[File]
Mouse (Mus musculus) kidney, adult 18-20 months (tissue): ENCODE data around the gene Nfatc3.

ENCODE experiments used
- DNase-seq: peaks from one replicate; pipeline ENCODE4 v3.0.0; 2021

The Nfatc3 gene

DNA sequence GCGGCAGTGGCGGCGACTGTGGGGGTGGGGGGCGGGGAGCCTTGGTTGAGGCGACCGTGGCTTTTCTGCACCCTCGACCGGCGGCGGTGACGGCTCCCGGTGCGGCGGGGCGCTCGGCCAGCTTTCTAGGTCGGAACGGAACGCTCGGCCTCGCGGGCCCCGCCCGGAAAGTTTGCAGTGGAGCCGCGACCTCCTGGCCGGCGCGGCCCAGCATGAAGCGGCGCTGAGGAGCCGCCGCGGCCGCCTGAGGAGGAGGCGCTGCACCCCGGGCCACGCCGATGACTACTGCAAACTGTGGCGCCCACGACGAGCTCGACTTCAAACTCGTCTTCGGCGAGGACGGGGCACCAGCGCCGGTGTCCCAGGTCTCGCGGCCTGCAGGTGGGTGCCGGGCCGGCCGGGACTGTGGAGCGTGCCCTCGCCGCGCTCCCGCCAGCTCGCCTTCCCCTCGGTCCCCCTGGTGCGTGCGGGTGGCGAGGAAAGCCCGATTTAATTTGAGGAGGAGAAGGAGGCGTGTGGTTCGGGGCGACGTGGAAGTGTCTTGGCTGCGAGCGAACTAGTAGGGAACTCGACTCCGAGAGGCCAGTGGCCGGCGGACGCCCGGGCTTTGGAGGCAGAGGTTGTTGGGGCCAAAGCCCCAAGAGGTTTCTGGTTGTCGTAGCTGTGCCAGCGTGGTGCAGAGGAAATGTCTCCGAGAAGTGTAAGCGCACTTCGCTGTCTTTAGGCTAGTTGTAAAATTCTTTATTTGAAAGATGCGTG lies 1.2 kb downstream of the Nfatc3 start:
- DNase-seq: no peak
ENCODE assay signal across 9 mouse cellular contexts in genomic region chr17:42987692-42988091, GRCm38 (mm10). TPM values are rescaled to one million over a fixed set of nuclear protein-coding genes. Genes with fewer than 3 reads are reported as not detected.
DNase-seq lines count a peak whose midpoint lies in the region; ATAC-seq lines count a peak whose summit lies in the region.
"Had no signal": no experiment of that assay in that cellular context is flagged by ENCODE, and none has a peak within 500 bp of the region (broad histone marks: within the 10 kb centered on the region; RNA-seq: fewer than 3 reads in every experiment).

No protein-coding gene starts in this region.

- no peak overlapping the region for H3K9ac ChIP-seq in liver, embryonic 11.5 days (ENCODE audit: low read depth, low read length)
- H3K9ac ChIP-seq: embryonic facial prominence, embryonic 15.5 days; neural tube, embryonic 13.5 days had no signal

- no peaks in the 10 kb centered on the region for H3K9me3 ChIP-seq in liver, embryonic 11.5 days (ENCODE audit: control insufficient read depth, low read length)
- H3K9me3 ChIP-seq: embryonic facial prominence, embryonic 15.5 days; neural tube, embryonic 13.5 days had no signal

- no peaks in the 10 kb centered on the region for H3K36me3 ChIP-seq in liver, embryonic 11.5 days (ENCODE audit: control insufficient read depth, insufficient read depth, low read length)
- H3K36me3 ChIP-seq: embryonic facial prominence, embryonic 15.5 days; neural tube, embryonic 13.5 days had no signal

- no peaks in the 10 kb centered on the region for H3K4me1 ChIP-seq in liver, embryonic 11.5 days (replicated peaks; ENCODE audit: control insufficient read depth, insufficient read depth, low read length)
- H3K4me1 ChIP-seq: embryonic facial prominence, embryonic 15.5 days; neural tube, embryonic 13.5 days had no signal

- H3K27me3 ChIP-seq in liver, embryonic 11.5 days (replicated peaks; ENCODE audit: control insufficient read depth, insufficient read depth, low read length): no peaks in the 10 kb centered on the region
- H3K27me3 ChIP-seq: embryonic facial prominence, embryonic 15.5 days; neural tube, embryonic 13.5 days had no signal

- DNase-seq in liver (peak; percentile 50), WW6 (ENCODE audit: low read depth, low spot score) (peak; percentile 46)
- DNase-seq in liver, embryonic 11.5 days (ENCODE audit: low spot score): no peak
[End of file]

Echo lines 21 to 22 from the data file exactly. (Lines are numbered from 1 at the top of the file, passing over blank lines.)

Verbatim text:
- DNase-seq in liver (peak; percentile 50), WW6 (ENCODE audit: low read depth, low spot score) (peak; percentile 46)
- DNase-seq in liver, embryonic 11.5 days (ENCODE audit: low spot score): no peak